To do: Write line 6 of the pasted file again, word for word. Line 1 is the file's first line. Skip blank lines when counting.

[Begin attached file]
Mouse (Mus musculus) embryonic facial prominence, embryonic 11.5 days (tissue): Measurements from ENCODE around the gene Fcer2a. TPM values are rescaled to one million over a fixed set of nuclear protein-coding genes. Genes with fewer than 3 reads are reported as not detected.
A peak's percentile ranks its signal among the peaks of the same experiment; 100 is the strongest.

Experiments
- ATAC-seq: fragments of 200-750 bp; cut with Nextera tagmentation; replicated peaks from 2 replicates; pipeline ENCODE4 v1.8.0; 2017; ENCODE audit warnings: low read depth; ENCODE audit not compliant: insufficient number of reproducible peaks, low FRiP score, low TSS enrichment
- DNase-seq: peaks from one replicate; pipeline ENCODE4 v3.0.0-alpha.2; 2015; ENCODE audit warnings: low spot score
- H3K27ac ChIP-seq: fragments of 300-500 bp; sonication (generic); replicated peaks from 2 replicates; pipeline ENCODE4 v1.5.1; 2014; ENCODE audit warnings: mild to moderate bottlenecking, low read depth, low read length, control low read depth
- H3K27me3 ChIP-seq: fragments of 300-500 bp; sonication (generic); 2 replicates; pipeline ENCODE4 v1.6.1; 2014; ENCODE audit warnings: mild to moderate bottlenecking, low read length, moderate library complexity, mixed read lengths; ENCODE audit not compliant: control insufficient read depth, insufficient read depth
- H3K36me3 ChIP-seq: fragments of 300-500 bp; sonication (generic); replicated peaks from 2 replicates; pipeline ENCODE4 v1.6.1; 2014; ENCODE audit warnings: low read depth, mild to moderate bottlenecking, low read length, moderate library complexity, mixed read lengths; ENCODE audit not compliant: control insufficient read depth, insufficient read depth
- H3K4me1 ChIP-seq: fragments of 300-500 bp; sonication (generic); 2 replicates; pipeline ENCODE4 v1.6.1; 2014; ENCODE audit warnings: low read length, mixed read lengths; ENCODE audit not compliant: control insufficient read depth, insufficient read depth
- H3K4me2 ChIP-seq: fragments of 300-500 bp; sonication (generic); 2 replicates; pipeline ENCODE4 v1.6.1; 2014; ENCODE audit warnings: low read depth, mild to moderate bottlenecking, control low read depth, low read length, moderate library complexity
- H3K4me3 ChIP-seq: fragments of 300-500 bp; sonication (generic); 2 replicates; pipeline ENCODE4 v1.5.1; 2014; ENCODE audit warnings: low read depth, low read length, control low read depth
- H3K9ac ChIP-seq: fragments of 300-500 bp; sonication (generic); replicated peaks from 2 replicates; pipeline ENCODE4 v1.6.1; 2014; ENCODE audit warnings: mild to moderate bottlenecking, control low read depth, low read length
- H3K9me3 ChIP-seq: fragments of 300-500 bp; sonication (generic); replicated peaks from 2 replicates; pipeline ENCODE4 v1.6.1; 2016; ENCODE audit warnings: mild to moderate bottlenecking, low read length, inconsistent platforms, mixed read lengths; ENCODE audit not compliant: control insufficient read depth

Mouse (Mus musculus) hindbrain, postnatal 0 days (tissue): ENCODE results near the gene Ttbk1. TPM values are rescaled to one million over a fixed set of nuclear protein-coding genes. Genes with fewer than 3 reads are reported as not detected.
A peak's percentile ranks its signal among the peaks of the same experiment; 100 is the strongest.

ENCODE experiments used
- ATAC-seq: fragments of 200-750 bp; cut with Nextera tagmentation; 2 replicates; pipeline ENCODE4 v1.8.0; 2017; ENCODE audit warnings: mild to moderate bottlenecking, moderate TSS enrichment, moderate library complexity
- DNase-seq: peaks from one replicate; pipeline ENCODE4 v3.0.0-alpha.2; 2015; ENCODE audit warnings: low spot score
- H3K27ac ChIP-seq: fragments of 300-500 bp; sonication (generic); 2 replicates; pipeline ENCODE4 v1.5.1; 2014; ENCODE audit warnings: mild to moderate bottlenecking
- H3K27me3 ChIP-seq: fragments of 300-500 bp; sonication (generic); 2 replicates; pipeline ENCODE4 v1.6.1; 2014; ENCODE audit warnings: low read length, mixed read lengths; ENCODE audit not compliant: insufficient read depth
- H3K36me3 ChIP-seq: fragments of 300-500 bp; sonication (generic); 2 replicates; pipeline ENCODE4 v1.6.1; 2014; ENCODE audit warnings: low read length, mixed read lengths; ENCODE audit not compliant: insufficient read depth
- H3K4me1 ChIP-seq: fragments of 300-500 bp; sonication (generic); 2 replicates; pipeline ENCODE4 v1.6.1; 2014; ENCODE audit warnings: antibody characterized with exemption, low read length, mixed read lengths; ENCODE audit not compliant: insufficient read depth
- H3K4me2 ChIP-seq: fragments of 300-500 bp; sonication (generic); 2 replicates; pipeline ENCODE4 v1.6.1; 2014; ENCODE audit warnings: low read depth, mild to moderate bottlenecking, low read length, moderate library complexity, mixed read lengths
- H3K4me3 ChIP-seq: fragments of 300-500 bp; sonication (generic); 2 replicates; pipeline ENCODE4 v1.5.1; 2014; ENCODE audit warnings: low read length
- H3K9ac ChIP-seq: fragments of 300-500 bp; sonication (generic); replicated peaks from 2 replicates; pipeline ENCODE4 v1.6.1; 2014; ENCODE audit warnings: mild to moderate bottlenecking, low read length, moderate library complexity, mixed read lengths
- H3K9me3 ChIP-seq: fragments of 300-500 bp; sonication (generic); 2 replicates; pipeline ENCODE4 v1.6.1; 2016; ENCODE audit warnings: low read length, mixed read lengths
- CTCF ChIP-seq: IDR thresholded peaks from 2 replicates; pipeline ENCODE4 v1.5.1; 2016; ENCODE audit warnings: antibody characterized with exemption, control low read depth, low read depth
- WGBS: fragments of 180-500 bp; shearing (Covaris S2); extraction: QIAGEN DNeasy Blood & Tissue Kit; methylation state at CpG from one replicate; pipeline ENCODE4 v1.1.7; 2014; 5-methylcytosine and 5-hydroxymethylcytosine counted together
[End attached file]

- H3K27ac ChIP-seq: fragments of 300-500 bp; sonication (generic); replicated peaks from 2 replicates; pipeline ENCODE4 v1.5.1; 2014; ENCODE audit warnings: mild to moderate bottlenecking, low read depth, low read length, control low read depth